Saturday, May 31, 2014

How do school districts know if their school counseling program is fully implemented?

This is one of the questions ASCA's leadership has been discussing in focus groups. It is a question I have discussed often with colleagues in my district.  Our school division, like most, has very uneven implementation of the ASCA National Model.  My school is one of 4 in our district that achieved RAMP this year.  Some of our counselors are intimidated by the amount of data required to RAMP. Many do not know how to construct needs assessments and valid pre and post tests. Others honestly don't want to even look at the achievement related data in their school.  When I shared our RAMP application with our school board liaison she told me she wished all of our schools had comprehensive programs.  She asked me why I thought many did not.  I told her that counselors need ongoing professional development and need to be held accountable for having all the components of the Model in place.  I believe having a fully implemented program that just Re-RAMPed has helped me avoid a lot of non-counseling responsibilities. I do think having 3 strong program goals and a master calendar are good indicators a "program" is in place.  I know in our school if you asked any member of the Counseling Advisory Council they could point out specific examples of the program's implementation.  My co-counselor and I continually try to help the other counselors in our district build the capacity of their programs - not everyone is interested. I personally disagree with the goal of our district to have every school apply for RAMP.  I would like to see them all have the ASCA Model in place. Any comments?

Tuesday, May 20, 2014

The Big Book of Families

This is a terrific book for teaching a lesson on diversity in grades K-2. It deals with ALL kinds of diversity in a very respectful manner.

Monday, May 12, 2014

No Such Thing As A Bully


Have you read "Waffles and Pancakes" by C. Springsteen. The author uses the language in accordance with which promotes the idea that there are no true bullies but rather individuals using bullying actions.  It encourages youth to take a stand against bullying actions. This is very similar to the language used in Steps to Respect by the Committee for Children we use at our school.

Friday, May 9, 2014

RAMP Banner

Our school division gave each of the 4 schools in our district that achieved RAMP this year these large yellow banners to publicize our program's success!

Wednesday, May 7, 2014

Serving Up Careers

This oversize bulletin board is a work in progress.  We actually ran out of plates that frame each of the parents/community members that have come to school this year to share their occupation with students.  Out Career Cafes in grades 3-5 were very popular and our students in grades K-2 have visitors come to their individual classrooms.  The counselors took a picture at each Career Cafe and teachers take pictures in K-2 and send them to the counselors. Each plate have the visitors name and occupation.  Students stop by to look at the additions. I have even seen spouses taking pictures of the bulletin board and sending it to their partner at work.  We are so appreciative of people volunteering to talk to our children about the world of work!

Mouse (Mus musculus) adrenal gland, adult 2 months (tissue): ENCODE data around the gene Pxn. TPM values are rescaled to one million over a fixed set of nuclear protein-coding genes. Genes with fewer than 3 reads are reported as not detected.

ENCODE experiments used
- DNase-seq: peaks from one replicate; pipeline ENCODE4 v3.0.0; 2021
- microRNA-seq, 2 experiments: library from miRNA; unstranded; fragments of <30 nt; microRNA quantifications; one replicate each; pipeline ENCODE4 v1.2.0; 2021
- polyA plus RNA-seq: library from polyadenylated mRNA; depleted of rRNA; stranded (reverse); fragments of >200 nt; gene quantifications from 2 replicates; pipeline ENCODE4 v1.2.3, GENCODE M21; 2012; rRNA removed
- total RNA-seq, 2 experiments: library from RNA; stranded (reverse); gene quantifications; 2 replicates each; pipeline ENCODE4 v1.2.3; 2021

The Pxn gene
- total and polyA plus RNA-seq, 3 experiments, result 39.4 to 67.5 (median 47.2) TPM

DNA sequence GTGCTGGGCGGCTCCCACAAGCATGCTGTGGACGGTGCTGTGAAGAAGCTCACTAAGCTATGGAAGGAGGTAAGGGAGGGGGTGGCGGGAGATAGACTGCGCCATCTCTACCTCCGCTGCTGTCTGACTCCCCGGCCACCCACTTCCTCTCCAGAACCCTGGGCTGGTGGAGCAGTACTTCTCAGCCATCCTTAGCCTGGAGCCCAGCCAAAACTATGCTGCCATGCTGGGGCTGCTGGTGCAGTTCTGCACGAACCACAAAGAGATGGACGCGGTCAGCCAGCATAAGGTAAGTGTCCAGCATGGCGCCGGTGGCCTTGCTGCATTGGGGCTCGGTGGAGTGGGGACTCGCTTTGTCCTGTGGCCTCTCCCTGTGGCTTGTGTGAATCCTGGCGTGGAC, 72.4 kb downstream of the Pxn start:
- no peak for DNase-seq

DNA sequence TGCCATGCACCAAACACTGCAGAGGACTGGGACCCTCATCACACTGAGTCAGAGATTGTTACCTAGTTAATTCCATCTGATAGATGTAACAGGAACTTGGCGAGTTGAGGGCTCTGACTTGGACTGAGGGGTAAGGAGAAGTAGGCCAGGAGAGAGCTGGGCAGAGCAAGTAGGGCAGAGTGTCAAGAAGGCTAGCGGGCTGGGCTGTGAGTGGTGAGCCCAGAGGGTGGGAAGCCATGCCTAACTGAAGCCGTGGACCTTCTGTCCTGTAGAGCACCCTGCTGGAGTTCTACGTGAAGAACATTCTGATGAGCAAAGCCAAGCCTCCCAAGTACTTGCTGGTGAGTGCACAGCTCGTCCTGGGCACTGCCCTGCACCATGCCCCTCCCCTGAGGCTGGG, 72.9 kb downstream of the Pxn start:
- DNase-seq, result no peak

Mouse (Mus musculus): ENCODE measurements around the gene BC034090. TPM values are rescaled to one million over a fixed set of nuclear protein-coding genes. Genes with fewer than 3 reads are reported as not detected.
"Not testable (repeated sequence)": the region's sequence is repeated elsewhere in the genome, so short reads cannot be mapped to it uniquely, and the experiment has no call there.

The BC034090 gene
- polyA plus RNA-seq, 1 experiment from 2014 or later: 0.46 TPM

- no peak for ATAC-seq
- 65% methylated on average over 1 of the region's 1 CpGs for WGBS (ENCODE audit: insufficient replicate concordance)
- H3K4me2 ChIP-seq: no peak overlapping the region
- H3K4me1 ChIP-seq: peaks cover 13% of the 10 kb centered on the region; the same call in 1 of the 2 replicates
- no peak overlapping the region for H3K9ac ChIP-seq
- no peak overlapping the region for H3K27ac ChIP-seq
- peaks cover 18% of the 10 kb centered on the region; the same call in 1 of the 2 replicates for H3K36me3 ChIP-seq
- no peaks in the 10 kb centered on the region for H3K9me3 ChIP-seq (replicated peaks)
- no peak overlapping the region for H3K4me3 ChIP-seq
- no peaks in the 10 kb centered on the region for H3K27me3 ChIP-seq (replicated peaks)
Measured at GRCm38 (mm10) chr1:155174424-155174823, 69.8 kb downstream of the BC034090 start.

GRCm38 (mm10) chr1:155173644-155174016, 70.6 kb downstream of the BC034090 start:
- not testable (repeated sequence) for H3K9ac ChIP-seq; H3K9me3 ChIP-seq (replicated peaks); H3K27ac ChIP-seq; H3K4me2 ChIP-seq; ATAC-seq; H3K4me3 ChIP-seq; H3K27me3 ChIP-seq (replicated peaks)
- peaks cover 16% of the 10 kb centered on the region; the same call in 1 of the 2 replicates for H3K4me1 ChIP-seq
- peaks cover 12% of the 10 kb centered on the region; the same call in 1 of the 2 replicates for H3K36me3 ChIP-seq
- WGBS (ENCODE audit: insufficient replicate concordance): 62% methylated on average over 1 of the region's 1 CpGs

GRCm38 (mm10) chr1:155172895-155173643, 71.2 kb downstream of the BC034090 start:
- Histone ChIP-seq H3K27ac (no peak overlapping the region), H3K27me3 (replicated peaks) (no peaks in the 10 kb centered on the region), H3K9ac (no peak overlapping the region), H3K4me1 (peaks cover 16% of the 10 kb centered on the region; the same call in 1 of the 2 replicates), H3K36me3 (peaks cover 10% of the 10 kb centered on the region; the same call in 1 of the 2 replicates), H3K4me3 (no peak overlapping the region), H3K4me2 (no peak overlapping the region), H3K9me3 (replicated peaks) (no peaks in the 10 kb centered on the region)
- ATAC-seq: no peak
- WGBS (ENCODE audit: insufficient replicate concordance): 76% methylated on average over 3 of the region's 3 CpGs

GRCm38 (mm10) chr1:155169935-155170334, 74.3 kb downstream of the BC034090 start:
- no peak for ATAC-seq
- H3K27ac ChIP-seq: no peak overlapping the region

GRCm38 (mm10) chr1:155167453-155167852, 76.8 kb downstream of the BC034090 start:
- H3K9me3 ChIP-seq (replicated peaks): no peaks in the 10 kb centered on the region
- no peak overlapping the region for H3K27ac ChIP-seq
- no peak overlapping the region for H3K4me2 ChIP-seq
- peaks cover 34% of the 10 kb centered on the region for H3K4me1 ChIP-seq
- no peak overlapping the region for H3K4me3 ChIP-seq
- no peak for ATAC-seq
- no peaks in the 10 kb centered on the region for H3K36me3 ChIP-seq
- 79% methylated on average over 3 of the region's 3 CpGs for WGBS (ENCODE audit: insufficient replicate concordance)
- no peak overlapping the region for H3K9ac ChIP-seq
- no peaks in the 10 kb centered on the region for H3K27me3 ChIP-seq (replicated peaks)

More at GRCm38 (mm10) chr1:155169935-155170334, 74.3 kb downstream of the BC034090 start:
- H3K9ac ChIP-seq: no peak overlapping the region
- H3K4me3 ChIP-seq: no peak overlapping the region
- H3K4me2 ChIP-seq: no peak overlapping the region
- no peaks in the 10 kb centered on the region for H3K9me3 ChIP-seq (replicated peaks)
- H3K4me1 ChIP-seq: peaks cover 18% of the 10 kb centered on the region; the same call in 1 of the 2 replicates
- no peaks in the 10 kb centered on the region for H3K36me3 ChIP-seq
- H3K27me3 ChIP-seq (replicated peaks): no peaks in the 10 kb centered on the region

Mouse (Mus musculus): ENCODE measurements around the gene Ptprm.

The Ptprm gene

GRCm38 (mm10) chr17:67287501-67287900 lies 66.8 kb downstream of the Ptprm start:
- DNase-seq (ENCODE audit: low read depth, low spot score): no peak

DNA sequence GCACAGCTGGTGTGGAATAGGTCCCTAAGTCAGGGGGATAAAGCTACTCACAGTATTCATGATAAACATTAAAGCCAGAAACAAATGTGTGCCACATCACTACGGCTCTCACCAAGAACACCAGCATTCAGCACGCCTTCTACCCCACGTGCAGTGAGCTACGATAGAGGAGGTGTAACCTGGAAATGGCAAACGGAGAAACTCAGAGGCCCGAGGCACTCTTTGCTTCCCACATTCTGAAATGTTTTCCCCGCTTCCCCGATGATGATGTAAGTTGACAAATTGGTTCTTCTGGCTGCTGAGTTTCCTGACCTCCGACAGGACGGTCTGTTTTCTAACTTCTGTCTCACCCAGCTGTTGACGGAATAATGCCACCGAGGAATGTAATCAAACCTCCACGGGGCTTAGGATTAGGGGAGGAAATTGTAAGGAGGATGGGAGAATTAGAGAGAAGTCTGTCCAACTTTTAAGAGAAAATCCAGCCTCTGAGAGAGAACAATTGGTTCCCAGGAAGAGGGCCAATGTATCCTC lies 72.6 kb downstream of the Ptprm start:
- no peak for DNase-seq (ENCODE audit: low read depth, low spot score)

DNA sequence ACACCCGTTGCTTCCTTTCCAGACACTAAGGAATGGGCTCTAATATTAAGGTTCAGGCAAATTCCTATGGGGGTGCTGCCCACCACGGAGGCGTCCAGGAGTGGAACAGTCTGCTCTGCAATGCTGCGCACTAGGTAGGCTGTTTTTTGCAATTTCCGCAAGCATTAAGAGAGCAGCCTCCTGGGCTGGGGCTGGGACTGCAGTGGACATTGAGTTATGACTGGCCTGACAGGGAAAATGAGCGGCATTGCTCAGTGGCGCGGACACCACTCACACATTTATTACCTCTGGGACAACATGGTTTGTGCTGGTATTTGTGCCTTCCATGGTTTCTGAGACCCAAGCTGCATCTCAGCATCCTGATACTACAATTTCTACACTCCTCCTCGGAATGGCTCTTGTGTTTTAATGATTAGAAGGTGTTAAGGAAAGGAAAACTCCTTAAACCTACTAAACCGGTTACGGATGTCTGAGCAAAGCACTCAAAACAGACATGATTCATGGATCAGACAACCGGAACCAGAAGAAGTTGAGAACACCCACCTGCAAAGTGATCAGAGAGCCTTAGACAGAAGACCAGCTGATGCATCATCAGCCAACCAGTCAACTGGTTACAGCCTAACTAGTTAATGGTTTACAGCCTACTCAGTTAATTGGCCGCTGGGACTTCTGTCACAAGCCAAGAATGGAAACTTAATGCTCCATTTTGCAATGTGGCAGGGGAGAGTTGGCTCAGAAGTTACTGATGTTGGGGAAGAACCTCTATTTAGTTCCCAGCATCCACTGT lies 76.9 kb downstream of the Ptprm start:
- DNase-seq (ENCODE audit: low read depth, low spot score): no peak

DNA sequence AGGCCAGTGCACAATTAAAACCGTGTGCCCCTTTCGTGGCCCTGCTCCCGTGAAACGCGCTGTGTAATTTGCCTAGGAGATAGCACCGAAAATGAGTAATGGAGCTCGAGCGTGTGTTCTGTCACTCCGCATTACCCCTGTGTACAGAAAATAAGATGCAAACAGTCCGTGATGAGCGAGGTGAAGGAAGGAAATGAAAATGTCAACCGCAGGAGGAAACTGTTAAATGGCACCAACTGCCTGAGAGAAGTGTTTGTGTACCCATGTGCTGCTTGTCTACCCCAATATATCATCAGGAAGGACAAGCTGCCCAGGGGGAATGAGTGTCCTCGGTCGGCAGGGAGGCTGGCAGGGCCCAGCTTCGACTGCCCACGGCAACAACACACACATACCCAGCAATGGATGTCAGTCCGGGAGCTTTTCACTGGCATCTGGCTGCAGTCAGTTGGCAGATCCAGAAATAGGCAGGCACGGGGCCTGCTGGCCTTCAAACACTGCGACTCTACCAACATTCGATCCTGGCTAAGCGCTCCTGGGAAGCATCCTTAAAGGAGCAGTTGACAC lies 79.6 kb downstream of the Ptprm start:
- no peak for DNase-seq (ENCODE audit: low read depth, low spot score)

Friday, May 2, 2014

Screen free week May 5-11

Screen-Free Week is an annual, international celebration when schools, families, and community groups pledge to spend seven days without entertainment screen media.* Instead of watching TV, surfing the web, or playing video games, they read, play, think, create, get physically active, and spend more time with friends and family.
*Screens are so important to modern life that sorting out what’s entertainment and what’s work or communication can be difficult. You absolutely don’t have to stop using your computer for work or school—but if screens of any kind are interfering with your family time (including meals), you may want to think carefully about how you’re using them.
WHY Celebrate?
Regardless of whether children are consuming “good” or “bad” programming, it’s clear that screen media dominates the lives of far too many kids, displacing all sorts of other activities that are integral to childhood. Excessive screen time is linked to poor school performance, childhood obesity, and attention problems. And it is primarily through screens that children are exposed to harmful marketing.
Screen-Free Week is a fun and innovative opportunity to reduce our dependence on entertainment screen media, including television, video games, computers, and hand-held devices. It’s a chance for children—and adults—to rediscover the joys of life beyond the screen. Check out for more useful resources.